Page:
HON. A. D. M CLEOD
FORMER CABINET MINISTER
The death of the Hon. Alexander Donald McLeod, a former Minister of Lands, occurred at his home at Martinborough last night.
Mr. McLeod was one of the bestknown personalities in the Wairarapa, where he was born in 1872, the third son of the late William McLeod. His education was received at home, and in 1895, after serving an apprenticeship on his father's farm, Mr. McLeod took up sheep farming on his own. account. In the following year he was elected a member of the Featherston Road Board, and when the district was formed into a county he became
a member of the County Council until called in 1919 to the larger sphere of political life. Later he represented Wairarapa on the Wairarapa Hospital Board. Returning from a tour abroad in 1908, he began a campaign for the erection of bridges of the beam and slab type in reinforced concrete. In spite of opposition, he had the satisfaction two yei' j later, of seeing an up-to-date concrete bridge more than 700 ft long erected over the Ruamahanga River at Martinborough.
Mr. McLeod was a member of the producers' committee which the Rt. Hon. W- F. Massey consulted in regard to the setting up of the Meat Producers' Board, and was a North Island delegate to the special committee set up to investigate and bring down the preliminary legislation which led to the appointment of the board.
Mr. McLeod entered the House of Representatives in 1919 as Reform member for Wairarapa, and it was not long before he was singled out as one of the most progressive members of the House. In June, 1924, he was appointed Minister of Lands in the Massey Cabinet in succession to the late Hon. D. H. Guthrie, who at that time retired from public life. In May the following year he assumed also the portfolio of Industries and Commerce. In January, 1927, the Minister ordered a tribunal into the proposed operations in NeV Zealand of the Proprietary Articles Trade Association, the report of the Committee of Inquiry resulting in a settlement of the difficulties. Mr. McLeod represented New Zealand at the inauguration of the new Federal capital at Canberra, and the opening of the House of Parliament on May 9, 1927.
Mr. McLeod always identified himself with the welfare of the man on the land, and from the time of his assumption of Cabinet rank carried out a careful, yet vigorously progressive policy of land settlement. Included in the scheme he promoted was a State-assisted scheme for closer settlement of privately-owned lands, development of the clay and pumice lands, and provision of opportunities for what are known as part-time producers. An ardent apostle of the freehold principle, Mr. McLeod did much to provide the right of conversion to Crown leaseholders. He was also responsible for improving the lot of the Rangitaiki settlers and lightening the burden of the soldier settlers. The inauguration of the Hutt Valley settlement scheme also stands to his credit. Mr. McLeod retired from Parliament in 1935, when Mr. B. Koberts, the present member for the Wairarapa, was elected in the Labour interest.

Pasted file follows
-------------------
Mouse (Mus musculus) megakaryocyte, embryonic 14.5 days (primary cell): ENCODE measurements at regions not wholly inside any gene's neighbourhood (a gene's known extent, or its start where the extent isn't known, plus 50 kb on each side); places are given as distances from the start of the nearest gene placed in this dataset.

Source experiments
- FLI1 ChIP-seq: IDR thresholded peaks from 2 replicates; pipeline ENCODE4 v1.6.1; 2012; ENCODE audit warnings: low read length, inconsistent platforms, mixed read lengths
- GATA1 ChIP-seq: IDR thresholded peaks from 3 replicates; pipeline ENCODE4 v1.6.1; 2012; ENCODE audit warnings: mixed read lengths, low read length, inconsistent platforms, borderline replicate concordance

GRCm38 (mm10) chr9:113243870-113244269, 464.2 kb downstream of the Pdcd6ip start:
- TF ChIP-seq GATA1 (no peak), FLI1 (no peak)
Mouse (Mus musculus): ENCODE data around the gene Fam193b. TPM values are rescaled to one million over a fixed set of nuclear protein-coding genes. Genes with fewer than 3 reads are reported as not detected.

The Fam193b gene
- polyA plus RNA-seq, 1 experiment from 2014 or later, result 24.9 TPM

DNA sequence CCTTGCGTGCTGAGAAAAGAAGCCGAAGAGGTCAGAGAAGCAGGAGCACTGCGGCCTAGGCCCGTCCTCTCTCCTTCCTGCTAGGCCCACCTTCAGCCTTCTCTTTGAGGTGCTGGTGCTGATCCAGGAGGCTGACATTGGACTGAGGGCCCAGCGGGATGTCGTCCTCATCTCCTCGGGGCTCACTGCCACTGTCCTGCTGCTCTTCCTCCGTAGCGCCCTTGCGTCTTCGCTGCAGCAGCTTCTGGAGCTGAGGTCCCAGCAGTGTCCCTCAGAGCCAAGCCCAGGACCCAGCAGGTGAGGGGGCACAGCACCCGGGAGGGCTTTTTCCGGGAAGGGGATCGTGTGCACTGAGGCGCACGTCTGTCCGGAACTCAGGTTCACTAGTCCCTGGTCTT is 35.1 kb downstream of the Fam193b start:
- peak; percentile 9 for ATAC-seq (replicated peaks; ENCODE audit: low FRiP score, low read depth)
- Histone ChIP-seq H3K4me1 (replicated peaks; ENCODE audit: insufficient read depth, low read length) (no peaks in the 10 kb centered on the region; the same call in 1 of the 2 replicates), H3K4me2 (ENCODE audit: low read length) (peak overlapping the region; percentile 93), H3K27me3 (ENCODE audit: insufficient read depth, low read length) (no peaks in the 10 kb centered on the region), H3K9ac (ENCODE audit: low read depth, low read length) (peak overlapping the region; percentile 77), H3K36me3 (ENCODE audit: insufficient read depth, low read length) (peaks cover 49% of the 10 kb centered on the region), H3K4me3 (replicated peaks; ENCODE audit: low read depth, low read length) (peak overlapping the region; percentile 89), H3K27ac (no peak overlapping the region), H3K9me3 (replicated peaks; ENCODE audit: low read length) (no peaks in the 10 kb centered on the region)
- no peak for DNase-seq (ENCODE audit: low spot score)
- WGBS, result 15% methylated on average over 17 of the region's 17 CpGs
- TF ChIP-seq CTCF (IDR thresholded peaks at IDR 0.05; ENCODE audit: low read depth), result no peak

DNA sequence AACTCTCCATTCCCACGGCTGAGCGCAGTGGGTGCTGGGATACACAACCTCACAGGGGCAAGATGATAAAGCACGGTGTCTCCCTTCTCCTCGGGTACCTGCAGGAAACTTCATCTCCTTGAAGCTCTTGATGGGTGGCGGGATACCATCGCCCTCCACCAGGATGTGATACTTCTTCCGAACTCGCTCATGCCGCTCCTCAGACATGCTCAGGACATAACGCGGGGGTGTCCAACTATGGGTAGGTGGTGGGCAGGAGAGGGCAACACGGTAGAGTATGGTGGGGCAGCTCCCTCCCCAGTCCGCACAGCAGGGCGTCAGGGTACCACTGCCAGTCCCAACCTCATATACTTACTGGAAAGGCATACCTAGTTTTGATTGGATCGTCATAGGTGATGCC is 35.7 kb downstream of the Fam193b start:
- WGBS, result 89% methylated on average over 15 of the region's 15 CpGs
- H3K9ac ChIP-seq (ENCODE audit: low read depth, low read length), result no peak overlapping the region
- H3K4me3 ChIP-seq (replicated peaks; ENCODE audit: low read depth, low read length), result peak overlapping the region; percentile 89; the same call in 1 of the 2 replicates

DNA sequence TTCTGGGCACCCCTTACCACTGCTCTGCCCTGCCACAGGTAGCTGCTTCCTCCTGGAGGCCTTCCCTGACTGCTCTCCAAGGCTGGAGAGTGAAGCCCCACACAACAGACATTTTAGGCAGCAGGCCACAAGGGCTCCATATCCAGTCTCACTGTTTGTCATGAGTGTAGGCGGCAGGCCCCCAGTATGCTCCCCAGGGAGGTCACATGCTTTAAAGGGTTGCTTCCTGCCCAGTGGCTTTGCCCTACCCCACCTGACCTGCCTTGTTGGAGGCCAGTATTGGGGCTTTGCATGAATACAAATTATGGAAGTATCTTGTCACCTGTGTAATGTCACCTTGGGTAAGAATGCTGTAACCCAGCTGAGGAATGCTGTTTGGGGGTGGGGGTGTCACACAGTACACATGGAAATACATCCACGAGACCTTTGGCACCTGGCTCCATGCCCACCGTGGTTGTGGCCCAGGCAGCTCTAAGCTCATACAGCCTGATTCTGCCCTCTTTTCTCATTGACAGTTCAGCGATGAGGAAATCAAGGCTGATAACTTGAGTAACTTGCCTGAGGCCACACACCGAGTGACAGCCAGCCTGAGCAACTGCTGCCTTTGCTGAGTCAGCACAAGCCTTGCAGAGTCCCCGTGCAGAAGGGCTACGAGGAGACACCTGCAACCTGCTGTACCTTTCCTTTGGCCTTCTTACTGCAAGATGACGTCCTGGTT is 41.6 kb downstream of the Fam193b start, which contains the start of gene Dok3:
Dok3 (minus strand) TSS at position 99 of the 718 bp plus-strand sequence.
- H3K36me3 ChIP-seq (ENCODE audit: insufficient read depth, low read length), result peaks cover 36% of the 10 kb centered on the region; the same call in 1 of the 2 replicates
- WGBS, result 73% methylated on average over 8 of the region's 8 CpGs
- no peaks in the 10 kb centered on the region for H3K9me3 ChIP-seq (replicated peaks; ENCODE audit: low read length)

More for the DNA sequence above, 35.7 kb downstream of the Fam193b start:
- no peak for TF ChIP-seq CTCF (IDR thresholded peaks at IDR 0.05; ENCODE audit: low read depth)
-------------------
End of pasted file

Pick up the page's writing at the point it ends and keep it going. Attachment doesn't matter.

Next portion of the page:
Always keenly interested in sport, Mr. McLeod, before entering Parliament, held several positions on sports bodies, including the vice-presidency of a large number of Rugby football clubs in the Wairarapa. Up to the time of his death he was a steward of the Wairarapa Racing Club.
He leaves a widow and a grown-up family.
Permanent link to this item
OBITUARY, Evening Post, Volume CXXVI, Issue 97, 21 October 1938
OBITUARY Evening Post, Volume CXXVI, Issue 97, 21 October 1938
Using This Item
Fairfax Media is the copyright owner for the Evening Post. You can reproduce in-copyright material from this newspaper for non-commercial use under a Creative Commons New Zealand BY-NC-SA licence . This newspaper is not available for commercial use without the consent of Fairfax Media. For advice on reproduction of out-of-copyright material from this newspaper, please refer to the Copyright guide.